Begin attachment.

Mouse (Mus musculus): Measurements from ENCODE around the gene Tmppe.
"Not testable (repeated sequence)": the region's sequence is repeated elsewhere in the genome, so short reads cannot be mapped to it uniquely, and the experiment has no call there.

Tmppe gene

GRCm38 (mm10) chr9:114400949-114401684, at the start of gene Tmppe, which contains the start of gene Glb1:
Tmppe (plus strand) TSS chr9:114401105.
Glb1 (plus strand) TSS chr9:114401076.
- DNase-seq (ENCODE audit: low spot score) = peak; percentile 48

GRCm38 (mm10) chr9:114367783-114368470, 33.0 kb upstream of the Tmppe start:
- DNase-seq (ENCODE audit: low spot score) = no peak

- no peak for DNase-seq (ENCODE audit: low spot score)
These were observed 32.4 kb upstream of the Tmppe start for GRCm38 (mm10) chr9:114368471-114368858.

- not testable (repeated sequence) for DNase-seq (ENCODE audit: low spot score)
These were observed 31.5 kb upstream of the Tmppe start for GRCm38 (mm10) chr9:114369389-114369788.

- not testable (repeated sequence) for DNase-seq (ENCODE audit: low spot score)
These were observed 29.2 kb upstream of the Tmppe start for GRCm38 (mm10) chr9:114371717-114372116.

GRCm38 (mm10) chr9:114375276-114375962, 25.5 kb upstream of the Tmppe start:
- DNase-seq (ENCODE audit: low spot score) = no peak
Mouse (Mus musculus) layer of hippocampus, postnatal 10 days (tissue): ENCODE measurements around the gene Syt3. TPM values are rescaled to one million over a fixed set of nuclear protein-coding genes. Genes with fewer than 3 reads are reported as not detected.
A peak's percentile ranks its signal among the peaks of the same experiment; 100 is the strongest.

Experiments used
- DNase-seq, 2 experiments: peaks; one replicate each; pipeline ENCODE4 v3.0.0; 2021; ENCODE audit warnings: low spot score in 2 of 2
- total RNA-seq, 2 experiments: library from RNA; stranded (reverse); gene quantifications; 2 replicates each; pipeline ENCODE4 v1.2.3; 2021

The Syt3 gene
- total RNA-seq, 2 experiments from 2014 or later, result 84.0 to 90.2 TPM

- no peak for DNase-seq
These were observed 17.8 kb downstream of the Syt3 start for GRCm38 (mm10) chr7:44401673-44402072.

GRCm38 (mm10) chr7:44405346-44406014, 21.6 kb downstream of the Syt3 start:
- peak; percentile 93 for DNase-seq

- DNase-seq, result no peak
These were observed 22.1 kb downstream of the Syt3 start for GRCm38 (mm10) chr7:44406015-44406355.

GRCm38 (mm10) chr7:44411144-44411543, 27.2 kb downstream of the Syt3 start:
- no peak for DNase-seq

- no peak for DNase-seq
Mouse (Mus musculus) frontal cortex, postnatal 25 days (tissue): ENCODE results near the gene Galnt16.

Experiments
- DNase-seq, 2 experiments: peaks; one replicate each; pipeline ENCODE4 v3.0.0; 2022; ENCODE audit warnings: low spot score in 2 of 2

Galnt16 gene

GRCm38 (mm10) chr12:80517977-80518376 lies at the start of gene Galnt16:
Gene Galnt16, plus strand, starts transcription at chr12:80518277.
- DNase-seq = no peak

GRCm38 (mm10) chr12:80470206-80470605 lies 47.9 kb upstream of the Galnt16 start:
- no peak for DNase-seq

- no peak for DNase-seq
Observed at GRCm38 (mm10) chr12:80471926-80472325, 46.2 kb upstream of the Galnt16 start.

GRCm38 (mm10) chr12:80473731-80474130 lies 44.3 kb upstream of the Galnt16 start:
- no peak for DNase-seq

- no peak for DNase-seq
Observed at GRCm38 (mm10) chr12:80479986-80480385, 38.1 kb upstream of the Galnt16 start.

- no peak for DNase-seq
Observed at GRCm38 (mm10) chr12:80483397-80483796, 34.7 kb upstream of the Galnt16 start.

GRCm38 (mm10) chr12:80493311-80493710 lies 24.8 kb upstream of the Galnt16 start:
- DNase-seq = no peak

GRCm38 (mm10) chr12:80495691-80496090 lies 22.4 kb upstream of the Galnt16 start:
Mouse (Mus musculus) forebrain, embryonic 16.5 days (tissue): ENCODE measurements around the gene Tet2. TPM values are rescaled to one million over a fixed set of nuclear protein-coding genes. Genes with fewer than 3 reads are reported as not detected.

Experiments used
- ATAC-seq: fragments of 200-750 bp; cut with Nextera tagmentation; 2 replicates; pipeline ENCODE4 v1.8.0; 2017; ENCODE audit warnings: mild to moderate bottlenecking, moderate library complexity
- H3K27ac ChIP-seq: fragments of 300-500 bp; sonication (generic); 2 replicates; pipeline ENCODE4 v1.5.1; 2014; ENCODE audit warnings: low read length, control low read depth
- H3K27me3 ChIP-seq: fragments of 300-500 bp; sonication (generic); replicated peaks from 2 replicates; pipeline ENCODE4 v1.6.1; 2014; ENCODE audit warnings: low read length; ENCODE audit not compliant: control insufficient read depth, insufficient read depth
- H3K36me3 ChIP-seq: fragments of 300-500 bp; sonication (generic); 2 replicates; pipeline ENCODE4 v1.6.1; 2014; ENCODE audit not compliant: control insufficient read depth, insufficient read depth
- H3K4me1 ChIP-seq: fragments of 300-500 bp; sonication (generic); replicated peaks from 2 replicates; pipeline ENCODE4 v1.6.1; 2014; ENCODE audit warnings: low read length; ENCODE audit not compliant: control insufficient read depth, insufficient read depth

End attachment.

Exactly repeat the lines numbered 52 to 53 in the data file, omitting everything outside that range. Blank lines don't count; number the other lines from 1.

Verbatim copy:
- DNase-seq = no peak

GRCm38 (mm10) chr12:80495691-80496090 lies 22.4 kb upstream of the Galnt16 start: